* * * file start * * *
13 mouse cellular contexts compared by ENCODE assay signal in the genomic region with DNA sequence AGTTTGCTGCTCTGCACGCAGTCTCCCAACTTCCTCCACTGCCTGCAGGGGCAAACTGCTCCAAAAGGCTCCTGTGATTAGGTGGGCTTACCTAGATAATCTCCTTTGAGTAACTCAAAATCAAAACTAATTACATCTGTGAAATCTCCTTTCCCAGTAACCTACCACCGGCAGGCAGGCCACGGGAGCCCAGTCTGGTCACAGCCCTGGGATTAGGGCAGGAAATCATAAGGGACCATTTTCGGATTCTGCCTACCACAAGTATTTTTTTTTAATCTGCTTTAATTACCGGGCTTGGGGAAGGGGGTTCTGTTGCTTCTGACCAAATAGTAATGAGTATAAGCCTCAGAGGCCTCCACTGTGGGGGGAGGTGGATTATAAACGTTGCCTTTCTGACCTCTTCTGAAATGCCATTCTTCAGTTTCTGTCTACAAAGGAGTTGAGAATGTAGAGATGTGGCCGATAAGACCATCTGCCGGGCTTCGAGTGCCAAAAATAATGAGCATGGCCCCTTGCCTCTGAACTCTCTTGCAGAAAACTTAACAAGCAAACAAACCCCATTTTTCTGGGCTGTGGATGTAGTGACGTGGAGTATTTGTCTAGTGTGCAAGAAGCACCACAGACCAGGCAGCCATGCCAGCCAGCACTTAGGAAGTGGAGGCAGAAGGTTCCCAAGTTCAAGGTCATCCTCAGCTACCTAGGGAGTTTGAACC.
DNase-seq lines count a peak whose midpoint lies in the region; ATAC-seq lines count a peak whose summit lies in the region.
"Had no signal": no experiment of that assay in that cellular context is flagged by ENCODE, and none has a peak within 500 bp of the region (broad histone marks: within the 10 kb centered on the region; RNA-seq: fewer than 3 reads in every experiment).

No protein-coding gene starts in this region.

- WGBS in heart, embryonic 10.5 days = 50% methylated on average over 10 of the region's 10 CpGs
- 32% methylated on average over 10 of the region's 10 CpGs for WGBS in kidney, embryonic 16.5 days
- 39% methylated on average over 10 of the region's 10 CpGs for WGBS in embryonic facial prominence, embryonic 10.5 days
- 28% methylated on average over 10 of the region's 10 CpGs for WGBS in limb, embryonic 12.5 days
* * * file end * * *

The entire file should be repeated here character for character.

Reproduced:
13 mouse cellular contexts compared by ENCODE assay signal in the genomic region with DNA sequence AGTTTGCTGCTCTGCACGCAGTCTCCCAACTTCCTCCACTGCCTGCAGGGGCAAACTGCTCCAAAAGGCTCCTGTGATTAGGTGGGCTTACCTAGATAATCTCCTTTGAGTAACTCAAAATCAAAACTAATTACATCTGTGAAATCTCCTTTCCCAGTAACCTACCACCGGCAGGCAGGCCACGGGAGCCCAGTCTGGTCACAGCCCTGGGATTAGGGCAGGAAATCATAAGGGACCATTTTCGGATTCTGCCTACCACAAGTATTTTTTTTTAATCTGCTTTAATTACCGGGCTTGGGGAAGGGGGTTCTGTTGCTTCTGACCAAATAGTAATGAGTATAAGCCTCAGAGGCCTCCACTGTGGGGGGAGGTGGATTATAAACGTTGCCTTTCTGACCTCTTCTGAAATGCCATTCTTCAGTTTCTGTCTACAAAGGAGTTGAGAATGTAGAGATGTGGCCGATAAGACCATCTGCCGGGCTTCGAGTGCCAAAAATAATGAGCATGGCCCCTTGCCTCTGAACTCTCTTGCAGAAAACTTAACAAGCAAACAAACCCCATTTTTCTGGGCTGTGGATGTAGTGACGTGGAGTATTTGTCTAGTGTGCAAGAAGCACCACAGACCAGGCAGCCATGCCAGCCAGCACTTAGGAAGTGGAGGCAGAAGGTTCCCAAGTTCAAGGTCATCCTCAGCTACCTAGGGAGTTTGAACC.
DNase-seq lines count a peak whose midpoint lies in the region; ATAC-seq lines count a peak whose summit lies in the region.
"Had no signal": no experiment of that assay in that cellular context is flagged by ENCODE, and none has a peak within 500 bp of the region (broad histone marks: within the 10 kb centered on the region; RNA-seq: fewer than 3 reads in every experiment).

No protein-coding gene starts in this region.

- WGBS in heart, embryonic 10.5 days = 50% methylated on average over 10 of the region's 10 CpGs
- 32% methylated on average over 10 of the region's 10 CpGs for WGBS in kidney, embryonic 16.5 days
- 39% methylated on average over 10 of the region's 10 CpGs for WGBS in embryonic facial prominence, embryonic 10.5 days
- 28% methylated on average over 10 of the region's 10 CpGs for WGBS in limb, embryonic 12.5 days